I know that at least in some places, mall-walking is still readily available, and provides a clean, safe option for walkers, with a gentler walking surface. Try not to walk outdoors in any temperature or weather extremes- it's not worth falling, catching a cold or getting heat stroke just to fit in a workout. I don't recommend buying a treadmill, though, unless you know in advance that you love walking & will do it regularly indoors. Try to use what's already available to you in your office space, neighborhood or another local spot for walking terrain first. Don't walk with ankle weights on or with dumbbells in your hands (yes, I still see people doing this). Please, take it from someone with arthritis, your joints don't usually last forever, and the rotator cuff (located in the shoulder region) doesn't particularly care for the repetitive motion of you holding a dumbbell while walking & swinging your arms. Even if you disagree with my perspective, is it really worth attempting to prove me wrong on this point? Just trust me on this one. :) It's better to save the dumbbells for some far-more-safe upper body weight-training exercises, if gaining muscle & burning more calories is your goal. Lat rows, deltoid flyes, chest presses, biceps curls & triceps kickbacks are great upper body exercises that are usually quite safe when used with the proper weight & with good form. Some people stretch after their walking workout, and some people don't. The jury is always out on this, as to whether it really prevents any injuries or helps you out in the long term to stretch. I recommend, as always, that you let your own body be your guide. For me, I always felt the need for a few gentle athletic stretches after walking, to stretch my lower back, hips, outer thighs & calves. But I'm muscular, have a bad back & have fibromyalgia, so my body tends to get cranky easily.

Yoga: There are many different interpretations on what constitutes an ideal yoga practice, and hence there are many different styles of yoga. For some, it is as simple as matching breathing to certain stretches, what could probably just be considered an athletic stretching routine with some mindfulness on your breathing & body. For others, it is a deeply spiritual practice, even tied to their religion. It is up to you how far you take the practice. I have heard some people say (especially within the Christian faith) that it is somehow wrong or evil to do yoga, I guess because it is tied to Hinduism. However, at least as a Westerner with some study behind me, I find nothing compromising in the poses themselves to Christianity. Maybe the original intent of those doing yoga thousands or hundreds of years ago was strictly religious in nature (I do know it was only taught to males for a long period of time), but I don't see why it should be automatically banned today. If we take that tactic, Christians should also ban Easter egg hunts & a few other modern traditions, as well, as they have Pagan beginnings. I don't mean to sound like a smart-aleck, but I don't have a lot of tolerance for people who condemn something they don't know anything about through even one book- they're just acting on a knee-jerk reaction. Please, if you decide to do yoga, just do your research, apply what you find enjoyable & worthy, then ignore the rest. If you don't want to do yoga, no big deal. It can reduce stress, lengthen muscles, strengthen the body, drastically increase flexibility & balance, and can improve coordination. You can be as flexible as a pretzel or as straight/stiff as a flagpole, and you can still do yoga. It must be modified for various medical conditions, which is true for all exercise, especially if you will be getting down on the floor (not standing or sitting in a chair). If you have a pre-existing medical condition, discuss starting the program with your medical doctor first (the main one who cares for you that is, like a family practitioner). You can take yoga in a live class- they're offered at many community colleges now as a non-credit course to take, besides at gyms & special centers. You can pick up the poses from a book (in this case, I recommend a good, old-fashioned book to the Internet, because you do need to read about the poses to do them properly, not just glance at them briefly) or you can do the exercises to a DVD. There are literally hundreds of yoga DVDs out there. At it's core, yoga usually just takes a mat (the older & crankier your joints, the thicker the mat should be, based on my bone-on-bone knees' experience...), some comfortable but supportive clothes (shelf-bra tank & cotton leggings, for example) & you should be in bare feet. Some practices utilize additional props, such as blocks, straps, blankets & bolsters. These aren't needed, but can be nice, especially the first two.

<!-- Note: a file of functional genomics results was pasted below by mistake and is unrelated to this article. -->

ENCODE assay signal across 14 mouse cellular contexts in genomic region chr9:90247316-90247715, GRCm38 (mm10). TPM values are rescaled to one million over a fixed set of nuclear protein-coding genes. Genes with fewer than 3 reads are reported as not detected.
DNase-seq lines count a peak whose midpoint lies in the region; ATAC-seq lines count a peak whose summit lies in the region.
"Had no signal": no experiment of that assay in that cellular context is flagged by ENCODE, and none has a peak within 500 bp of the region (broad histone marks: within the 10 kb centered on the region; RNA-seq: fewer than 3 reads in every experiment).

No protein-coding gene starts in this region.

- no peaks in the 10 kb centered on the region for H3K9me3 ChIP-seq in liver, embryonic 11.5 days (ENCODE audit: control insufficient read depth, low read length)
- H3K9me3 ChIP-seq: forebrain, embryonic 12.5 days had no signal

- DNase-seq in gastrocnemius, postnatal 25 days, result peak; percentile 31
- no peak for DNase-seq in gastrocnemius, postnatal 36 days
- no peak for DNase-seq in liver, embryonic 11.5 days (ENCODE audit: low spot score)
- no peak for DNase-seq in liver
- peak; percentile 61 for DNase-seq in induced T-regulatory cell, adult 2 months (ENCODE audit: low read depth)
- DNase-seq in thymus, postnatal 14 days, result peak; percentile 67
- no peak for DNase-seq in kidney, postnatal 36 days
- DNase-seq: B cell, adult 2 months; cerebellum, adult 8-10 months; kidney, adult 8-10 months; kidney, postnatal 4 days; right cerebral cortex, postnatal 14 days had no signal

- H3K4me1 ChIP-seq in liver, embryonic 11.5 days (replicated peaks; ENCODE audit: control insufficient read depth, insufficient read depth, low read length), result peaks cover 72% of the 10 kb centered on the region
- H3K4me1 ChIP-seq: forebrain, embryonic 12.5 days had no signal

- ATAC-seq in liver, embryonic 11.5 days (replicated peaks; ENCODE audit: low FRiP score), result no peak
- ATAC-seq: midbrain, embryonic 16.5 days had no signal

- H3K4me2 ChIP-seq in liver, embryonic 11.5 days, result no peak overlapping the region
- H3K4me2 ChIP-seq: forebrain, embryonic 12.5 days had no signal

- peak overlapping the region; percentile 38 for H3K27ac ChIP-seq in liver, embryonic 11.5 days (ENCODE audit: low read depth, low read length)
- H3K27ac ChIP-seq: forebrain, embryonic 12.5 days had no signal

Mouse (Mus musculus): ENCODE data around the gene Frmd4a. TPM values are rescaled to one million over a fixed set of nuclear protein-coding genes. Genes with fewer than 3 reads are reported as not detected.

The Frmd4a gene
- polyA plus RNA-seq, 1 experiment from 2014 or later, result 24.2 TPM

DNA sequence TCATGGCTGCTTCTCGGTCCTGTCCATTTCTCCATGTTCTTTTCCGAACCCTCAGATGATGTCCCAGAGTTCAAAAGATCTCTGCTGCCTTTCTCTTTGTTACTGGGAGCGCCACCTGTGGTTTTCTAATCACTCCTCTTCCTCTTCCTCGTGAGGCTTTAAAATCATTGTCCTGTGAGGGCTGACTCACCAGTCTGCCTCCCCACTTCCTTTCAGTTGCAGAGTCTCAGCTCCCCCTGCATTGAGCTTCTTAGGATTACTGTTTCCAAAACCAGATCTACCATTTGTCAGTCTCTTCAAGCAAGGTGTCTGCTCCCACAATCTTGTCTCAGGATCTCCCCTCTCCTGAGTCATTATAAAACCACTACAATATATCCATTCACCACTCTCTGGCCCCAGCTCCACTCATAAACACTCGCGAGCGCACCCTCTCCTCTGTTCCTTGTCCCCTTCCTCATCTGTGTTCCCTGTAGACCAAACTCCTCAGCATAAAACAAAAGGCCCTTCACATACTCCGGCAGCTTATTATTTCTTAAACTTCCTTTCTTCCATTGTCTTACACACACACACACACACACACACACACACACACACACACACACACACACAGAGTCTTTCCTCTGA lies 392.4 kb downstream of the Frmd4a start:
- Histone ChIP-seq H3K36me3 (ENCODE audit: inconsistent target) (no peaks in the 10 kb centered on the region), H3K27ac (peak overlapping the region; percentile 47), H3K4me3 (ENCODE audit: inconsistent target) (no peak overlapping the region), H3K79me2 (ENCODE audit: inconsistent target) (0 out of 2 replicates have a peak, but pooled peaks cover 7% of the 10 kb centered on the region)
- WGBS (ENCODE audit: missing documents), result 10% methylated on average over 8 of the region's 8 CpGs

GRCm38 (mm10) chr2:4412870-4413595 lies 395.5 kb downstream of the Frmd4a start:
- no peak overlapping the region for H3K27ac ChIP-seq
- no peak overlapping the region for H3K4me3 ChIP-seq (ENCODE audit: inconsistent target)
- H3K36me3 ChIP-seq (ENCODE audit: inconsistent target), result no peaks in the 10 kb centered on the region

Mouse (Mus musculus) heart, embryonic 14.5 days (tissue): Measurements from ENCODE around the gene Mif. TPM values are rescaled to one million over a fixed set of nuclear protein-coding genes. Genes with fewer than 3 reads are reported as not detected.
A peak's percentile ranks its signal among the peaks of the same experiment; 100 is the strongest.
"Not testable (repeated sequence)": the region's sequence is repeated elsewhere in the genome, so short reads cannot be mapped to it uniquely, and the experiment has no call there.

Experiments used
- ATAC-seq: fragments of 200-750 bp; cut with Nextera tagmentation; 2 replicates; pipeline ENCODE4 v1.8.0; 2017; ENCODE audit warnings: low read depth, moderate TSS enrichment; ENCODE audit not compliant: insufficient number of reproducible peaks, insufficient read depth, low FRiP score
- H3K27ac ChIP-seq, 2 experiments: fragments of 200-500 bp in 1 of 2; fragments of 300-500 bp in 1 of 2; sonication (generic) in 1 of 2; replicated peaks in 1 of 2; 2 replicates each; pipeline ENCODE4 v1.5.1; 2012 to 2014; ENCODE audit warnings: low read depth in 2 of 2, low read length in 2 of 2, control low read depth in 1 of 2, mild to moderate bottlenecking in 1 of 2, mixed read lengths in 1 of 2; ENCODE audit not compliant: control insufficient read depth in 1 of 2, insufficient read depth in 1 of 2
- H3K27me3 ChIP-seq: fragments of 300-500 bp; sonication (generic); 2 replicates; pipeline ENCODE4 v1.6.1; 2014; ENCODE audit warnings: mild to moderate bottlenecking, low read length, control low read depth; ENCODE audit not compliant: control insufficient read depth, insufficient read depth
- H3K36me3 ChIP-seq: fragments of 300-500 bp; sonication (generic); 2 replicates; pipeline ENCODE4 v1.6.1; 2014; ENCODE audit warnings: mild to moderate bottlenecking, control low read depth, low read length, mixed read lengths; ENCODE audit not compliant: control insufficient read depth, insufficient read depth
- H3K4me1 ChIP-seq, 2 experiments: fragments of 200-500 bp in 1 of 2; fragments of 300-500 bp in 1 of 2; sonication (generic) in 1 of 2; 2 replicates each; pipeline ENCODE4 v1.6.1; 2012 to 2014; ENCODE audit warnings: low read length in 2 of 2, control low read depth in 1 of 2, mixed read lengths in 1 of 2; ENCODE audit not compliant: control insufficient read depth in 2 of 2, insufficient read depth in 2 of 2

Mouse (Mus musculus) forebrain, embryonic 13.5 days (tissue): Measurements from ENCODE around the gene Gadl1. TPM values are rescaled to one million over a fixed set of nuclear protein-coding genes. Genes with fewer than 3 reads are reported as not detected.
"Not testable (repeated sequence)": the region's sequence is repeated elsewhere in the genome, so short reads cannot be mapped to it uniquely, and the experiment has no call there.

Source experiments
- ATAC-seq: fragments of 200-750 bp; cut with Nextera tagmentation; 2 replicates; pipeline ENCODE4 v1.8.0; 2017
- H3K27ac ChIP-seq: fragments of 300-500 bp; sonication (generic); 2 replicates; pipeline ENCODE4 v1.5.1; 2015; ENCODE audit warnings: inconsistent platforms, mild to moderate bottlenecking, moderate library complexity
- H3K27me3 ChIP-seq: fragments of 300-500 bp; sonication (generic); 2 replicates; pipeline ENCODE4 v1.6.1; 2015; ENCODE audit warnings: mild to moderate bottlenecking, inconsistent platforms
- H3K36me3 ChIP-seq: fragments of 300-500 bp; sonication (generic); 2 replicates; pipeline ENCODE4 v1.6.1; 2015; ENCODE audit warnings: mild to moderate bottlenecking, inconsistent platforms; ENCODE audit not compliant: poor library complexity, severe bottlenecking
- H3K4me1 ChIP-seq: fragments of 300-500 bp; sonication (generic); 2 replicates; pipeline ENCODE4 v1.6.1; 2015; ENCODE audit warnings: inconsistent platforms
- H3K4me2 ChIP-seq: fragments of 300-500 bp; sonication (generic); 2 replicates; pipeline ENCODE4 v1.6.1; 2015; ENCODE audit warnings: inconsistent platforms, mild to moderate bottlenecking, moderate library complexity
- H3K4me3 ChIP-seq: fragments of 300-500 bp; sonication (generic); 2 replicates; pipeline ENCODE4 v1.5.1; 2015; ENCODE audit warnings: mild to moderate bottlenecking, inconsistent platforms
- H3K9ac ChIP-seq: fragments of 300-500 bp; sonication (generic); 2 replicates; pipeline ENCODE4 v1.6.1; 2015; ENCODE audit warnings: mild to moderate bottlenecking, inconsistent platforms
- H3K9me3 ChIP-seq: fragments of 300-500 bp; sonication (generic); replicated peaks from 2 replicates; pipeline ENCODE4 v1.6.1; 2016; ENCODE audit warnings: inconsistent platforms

Here's to being a fit organized minimalist,